Yes, thats Elliot Rodger in the middle, embodying that reddest of red flags: Adult men who call women girls, and cant say the word without a verbal sneer.
Yes, that's Elliot Rodger in the middle, embodying that reddest of red flags: Adult men who call women "girls," and can't say the word without a verbal sneer. PICA via Flickr

In 2014, Elliot Rodger killed six people and injured 14 near the University of California at Santa Barbara before killing himself. It was later proven to be an attempt on Rodger's part to punish women for rejecting him and other men for having relationships with women. Since then, Rodger's become something of a symbol for toxic masculinity—unchecked feelings of entitlement to women's bodies and attention that leads to everything from street harassment to murder—and that was enough to give me pause about attending the west coast premiere of Royal Osiris Karaoke Ensemble's The Art of Luv (Part I): Elliot at TBA:16. It's a performance that puts Rodger's manifesto of hatred towards women—or, as he puts it, "girls"—front and center.

But context is everything, and what could have been horrifying becomes a much more nuanced meditation on desire, gender, capitalism, and the way a fractured, dysfunctional idea of romantic love is commodified in our culture. Oh, and it's quite literally a meditation: Audience members were welcomed into Reed's Black Box Theatre by an attendant wearing a white robe and handing warm, lavender-scented towels out of a small white cooler. Inside, the theater was full of ritualistic detail: small tea lights lining a stage surrounded by cushions, a projection setup, and more white-clad figures wearing golden laurel crowns and playing instruments. The stage was altar-like, but where you'd expect to see a statue of a stone Buddha or blue-veiled Virgin Mary, there were two VHS tapes of Titanic.

What came next should be familiar if you've ever attended a mindfulness meditation class: an opening chime, and instructions to notice the sounds around you and your own breathing. It was dogma-free (this is a performance art festival, not a silent retreat), and, turns out, a pretty good way to spend an evening, but since we were effectively about to dive into the wreck of American gender relations, it was also necessary. The night I attended, these conditions had the effect of creating an almost-instant sense of fellowship among the tragically hip crowd TBA routinely attracts.

Leah Kiczula via PICA

Leah Kiczula via PICA

That was when Elliot Rodger appeared in a projected video, at first only faintly recognizable—for a moment, I mistook him for actor Max Minghella; sorry, Max Minghella—ranting about "girls." (Sidebar PSA: If a grown man calls women "girls" and can't say the word without verbally sneering, don't go out on a date with him! No, I don't care if he has a cool job or something! Run away! Future you thanks you!)

It was strange to see Rodger speaking, but what was stranger was to hear his words recited by two ensemble members, who took turns reciting pieces of Rodger's tirade as his own voice was muted out. This spoken karaoke-type performance was the linchpin of The Art of Luv (Part I): Elliot, and continued throughout a number of videos intercut with the one of Rodger. There were videos of legitimately creepy pickup artist tutorials, "haul" videos from Youtubers, and a closing moment during what I'm assuming was a meditation circle, in which a woman very poignantly describes the paradox of relationships: that it's possible to feel deeply connected to other people without being attached to them, and that it's also possible to feel incredibly alone while in an ostensibly intimate relationship.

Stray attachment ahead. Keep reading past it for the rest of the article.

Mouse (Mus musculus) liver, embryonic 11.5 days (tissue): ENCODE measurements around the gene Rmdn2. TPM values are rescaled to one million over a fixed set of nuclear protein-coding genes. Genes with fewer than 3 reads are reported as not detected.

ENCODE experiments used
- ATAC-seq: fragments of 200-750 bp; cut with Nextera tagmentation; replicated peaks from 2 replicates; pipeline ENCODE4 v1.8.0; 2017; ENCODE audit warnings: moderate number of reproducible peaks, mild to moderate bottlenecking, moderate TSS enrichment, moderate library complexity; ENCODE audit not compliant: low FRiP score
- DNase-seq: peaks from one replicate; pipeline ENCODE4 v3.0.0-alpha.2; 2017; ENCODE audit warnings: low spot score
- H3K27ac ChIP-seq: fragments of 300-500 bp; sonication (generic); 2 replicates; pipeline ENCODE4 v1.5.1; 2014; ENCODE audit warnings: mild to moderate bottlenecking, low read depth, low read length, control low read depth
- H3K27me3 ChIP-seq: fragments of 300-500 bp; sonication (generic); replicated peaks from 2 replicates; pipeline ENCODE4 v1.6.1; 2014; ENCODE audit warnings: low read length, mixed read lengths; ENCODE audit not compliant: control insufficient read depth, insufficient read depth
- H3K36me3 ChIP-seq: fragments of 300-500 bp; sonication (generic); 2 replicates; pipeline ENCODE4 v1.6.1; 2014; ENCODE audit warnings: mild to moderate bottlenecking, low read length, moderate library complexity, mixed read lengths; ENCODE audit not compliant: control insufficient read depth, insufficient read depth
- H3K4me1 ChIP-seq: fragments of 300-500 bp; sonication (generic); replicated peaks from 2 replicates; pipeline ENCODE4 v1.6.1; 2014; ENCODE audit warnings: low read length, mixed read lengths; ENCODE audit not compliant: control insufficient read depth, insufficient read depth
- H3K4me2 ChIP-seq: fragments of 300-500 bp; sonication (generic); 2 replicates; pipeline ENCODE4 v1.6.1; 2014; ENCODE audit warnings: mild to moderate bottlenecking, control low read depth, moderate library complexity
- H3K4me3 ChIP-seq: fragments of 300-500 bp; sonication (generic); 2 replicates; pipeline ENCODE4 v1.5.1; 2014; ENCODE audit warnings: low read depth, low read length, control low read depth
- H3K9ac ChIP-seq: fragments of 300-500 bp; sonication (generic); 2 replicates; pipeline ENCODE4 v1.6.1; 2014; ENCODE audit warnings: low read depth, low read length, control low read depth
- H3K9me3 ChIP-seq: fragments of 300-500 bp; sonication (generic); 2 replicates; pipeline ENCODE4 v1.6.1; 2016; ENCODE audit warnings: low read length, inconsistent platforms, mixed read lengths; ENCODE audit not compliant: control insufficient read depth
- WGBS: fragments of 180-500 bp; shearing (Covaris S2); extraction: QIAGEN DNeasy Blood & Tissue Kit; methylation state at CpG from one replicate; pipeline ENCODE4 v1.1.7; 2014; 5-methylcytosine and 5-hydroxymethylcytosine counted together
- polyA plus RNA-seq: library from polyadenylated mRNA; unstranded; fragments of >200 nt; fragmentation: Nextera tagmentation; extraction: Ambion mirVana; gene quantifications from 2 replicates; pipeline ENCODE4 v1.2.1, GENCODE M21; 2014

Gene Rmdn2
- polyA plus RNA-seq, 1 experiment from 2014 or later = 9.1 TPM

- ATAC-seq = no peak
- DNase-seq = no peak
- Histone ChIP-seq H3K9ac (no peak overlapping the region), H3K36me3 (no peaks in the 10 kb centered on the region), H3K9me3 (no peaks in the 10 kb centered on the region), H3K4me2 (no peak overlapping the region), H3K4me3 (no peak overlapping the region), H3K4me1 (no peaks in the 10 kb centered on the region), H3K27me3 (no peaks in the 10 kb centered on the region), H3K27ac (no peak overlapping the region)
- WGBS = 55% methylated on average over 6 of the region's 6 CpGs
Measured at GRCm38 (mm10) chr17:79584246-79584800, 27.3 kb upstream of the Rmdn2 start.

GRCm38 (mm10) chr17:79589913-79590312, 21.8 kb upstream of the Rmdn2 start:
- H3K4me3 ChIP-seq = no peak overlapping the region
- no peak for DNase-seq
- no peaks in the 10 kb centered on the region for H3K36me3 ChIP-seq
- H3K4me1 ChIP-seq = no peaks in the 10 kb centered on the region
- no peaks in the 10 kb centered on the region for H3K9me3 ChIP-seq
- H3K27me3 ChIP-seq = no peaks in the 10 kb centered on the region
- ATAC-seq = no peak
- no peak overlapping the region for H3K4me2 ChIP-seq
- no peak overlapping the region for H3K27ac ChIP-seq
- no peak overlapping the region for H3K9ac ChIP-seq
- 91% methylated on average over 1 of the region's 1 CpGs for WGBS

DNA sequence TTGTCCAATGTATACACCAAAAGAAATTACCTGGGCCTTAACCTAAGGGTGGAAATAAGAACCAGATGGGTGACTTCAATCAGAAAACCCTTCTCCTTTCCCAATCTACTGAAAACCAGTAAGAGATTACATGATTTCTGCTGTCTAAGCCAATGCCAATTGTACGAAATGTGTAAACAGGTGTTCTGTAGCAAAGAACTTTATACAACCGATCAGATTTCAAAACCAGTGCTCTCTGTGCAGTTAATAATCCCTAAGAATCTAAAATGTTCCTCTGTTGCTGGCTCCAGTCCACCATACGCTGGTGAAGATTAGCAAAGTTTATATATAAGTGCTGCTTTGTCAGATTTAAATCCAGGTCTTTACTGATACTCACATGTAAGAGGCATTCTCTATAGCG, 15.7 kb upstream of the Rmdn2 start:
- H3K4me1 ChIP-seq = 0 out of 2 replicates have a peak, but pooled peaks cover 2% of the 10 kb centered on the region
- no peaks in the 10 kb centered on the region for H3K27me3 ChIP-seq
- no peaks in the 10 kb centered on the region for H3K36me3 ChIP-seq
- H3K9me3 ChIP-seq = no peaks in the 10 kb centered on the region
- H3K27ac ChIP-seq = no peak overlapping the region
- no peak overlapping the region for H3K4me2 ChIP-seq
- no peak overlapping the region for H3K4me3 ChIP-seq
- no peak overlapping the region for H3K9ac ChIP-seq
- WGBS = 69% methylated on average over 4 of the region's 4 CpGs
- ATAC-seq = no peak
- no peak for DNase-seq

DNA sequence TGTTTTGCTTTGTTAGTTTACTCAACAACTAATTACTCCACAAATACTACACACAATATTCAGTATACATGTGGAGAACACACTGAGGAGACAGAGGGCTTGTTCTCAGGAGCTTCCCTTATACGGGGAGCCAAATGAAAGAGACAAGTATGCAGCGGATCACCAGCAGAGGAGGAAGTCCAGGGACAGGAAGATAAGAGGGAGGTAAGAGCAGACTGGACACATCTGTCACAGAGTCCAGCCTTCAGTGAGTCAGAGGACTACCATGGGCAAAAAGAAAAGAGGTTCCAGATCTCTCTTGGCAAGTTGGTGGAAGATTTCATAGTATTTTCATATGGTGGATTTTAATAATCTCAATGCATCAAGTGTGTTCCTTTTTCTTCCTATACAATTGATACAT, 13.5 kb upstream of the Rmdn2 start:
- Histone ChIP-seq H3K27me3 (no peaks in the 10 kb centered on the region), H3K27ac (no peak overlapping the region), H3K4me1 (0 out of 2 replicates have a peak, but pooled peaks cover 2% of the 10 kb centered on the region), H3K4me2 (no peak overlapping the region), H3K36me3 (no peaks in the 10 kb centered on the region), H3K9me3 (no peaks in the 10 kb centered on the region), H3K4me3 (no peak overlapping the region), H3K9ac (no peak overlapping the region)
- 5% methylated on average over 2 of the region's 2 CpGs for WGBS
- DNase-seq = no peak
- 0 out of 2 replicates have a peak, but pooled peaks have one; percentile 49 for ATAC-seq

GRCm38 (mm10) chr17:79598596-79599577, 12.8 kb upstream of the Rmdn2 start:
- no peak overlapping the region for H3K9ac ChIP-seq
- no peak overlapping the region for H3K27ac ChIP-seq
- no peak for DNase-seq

The "haul" videos at first seemed out of place, but then the videos began to cohere, perhaps because the karaoke-style delivery drew attention to the poignance, humor, absurdity, and horror of what was being said. Ultimately, there's a connection to be inferred between Rodger's sense of entitlement to love and sex and the "haul" videos' strange juxtaposition of personal pain with purchasing power—as when a teenage mother, in tears, describes her boyfriend's betrayal and then holds up her child's baby clothes and shares the cost and provenance of each item; or when Rodger says he should be able to have a girlfriend because he has expensive sunglasses and a BMW. We think that because we can buy objects which we take to be signifiers of status or comfort, we should be able to acquire love and unconditional positive regard from other people with the same instant gratification. But it isn't so.

Our feelings of entitlement to romance are like our entitlement to things, but this sense of entitlement breaks down when it comes to love, which isn't a commodity, however commodified the idea of it can become. And so we're left with that final thought: that communion can exist outside of our much-projected-upon idea of romance, and that in fact, connection without clinging may be what makes love real, and frees us from our distorted view of it as an abstraction or a thing to be bought.

These are lofty, even destabilizing things to think about, but the ritualistic context they were presented in made them digestable, and it helped, too, that the performance didn't take itself (completely) seriously: Its end was signaled only by the return of one of the performers, who, having exchanged his white robe for street clothes, picked up his backpack, put it on, and walked out of the room.